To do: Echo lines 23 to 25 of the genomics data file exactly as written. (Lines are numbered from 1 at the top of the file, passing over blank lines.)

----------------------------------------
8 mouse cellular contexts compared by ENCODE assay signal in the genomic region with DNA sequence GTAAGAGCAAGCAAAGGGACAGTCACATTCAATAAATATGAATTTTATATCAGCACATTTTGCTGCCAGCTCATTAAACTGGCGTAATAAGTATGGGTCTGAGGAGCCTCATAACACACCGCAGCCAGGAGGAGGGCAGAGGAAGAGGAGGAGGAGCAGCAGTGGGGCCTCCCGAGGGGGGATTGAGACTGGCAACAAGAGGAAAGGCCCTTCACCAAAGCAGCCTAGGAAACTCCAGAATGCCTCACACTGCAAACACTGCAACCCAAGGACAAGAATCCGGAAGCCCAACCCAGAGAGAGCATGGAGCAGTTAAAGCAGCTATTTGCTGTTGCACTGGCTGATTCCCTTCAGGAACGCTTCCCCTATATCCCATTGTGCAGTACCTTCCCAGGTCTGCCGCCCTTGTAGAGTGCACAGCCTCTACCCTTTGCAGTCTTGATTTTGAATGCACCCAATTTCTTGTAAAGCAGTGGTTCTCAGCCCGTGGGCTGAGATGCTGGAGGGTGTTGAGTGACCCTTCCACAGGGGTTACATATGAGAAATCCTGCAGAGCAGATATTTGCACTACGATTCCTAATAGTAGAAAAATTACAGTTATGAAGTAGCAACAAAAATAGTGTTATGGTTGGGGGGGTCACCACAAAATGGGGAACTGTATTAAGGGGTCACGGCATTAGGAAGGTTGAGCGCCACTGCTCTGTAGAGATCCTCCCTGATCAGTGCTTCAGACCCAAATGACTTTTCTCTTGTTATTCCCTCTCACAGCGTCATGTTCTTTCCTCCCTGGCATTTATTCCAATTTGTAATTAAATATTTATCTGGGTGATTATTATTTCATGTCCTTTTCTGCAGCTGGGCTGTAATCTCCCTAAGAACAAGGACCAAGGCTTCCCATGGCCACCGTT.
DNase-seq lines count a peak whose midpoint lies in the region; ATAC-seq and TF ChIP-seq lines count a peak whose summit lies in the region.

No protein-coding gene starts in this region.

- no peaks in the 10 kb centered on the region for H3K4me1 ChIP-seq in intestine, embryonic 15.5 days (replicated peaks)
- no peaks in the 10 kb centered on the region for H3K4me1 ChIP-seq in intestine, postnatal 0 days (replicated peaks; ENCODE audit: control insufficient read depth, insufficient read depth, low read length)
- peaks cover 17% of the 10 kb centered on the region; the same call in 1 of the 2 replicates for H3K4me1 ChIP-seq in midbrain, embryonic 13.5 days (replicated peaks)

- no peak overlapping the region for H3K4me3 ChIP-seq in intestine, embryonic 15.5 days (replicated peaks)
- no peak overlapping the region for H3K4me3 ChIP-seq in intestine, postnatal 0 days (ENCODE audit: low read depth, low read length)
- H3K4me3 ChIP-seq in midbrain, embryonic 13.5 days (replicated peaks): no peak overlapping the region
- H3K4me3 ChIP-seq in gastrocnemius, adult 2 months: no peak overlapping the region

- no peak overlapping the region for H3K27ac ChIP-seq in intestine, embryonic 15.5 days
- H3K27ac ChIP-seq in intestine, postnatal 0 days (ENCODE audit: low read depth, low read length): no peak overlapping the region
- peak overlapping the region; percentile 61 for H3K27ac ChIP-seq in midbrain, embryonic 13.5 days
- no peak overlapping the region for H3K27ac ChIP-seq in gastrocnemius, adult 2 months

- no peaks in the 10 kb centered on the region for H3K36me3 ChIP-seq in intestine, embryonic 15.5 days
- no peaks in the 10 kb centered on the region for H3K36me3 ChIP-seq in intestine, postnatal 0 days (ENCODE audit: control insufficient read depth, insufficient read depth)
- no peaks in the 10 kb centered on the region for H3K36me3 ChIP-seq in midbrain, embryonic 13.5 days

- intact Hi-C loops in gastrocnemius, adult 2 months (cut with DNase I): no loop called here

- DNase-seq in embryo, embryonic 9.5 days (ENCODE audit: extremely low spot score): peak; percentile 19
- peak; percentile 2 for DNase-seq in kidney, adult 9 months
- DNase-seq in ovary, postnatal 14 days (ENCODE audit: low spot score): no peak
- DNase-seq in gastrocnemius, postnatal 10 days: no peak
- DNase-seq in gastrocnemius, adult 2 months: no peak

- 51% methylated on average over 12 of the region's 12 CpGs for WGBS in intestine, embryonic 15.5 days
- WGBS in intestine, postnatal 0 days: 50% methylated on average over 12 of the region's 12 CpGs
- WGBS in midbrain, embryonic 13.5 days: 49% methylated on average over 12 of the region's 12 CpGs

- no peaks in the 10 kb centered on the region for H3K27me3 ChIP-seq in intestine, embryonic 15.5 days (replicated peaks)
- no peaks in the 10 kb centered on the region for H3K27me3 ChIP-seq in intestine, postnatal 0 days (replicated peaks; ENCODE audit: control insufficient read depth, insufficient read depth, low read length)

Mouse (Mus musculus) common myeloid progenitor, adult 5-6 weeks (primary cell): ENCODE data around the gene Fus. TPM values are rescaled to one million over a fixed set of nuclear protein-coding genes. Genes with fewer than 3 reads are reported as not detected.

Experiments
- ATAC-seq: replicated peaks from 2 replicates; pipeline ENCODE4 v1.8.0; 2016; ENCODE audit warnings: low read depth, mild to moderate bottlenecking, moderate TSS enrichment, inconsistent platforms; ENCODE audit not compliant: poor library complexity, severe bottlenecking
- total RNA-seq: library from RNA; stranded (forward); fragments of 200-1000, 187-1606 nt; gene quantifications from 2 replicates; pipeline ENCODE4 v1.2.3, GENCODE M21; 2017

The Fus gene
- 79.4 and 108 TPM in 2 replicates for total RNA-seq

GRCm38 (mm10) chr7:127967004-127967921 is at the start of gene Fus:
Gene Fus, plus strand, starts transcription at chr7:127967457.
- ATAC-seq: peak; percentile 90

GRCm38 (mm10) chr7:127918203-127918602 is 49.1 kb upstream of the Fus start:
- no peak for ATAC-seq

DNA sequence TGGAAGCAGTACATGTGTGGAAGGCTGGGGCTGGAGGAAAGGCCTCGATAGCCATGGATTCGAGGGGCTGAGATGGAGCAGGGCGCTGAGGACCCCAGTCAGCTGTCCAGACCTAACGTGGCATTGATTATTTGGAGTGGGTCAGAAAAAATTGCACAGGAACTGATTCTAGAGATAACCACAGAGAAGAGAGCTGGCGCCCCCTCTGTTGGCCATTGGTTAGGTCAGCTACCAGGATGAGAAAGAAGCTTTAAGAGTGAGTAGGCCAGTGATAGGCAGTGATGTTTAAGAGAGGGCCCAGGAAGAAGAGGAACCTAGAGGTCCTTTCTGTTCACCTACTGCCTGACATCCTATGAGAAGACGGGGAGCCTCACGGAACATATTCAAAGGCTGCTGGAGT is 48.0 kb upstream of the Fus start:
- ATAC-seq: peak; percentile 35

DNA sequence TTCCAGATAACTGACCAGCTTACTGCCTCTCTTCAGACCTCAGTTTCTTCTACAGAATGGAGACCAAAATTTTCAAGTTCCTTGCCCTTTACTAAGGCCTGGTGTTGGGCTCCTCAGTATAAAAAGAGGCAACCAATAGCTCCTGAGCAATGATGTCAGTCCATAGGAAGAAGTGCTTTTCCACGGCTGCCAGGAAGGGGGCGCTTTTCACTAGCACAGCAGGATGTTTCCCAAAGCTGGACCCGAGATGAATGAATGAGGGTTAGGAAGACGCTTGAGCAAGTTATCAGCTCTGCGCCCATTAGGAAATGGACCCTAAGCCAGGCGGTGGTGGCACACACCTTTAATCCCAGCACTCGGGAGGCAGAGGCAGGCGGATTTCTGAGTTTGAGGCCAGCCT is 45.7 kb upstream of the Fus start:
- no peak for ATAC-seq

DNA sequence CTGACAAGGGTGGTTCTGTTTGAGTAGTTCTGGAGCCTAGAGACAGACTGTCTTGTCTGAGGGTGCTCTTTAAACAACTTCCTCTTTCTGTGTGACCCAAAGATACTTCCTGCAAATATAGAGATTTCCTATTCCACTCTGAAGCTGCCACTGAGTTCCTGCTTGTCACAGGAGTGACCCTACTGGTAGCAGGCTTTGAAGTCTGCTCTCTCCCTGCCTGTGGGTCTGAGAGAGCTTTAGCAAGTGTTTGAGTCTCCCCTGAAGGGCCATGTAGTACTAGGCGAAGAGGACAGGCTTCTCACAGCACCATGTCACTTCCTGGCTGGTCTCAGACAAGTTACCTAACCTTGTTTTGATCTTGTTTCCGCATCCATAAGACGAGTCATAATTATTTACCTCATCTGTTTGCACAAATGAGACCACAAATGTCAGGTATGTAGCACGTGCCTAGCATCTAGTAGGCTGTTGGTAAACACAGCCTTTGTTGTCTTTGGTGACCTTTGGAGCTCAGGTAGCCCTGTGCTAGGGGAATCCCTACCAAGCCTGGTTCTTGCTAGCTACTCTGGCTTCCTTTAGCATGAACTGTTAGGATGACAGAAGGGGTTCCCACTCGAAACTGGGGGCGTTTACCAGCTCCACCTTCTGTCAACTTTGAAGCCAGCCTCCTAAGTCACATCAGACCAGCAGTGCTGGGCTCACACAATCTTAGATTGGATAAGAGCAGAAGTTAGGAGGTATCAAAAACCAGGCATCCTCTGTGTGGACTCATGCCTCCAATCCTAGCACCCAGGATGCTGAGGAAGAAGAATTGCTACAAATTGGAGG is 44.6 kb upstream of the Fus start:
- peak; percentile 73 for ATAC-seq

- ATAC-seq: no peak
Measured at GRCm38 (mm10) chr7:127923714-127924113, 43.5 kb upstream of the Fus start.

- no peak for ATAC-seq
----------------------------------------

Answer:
- DNase-seq in gastrocnemius, adult 2 months: no peak

- 51% methylated on average over 12 of the region's 12 CpGs for WGBS in intestine, embryonic 15.5 days
- WGBS in intestine, postnatal 0 days: 50% methylated on average over 12 of the region's 12 CpGs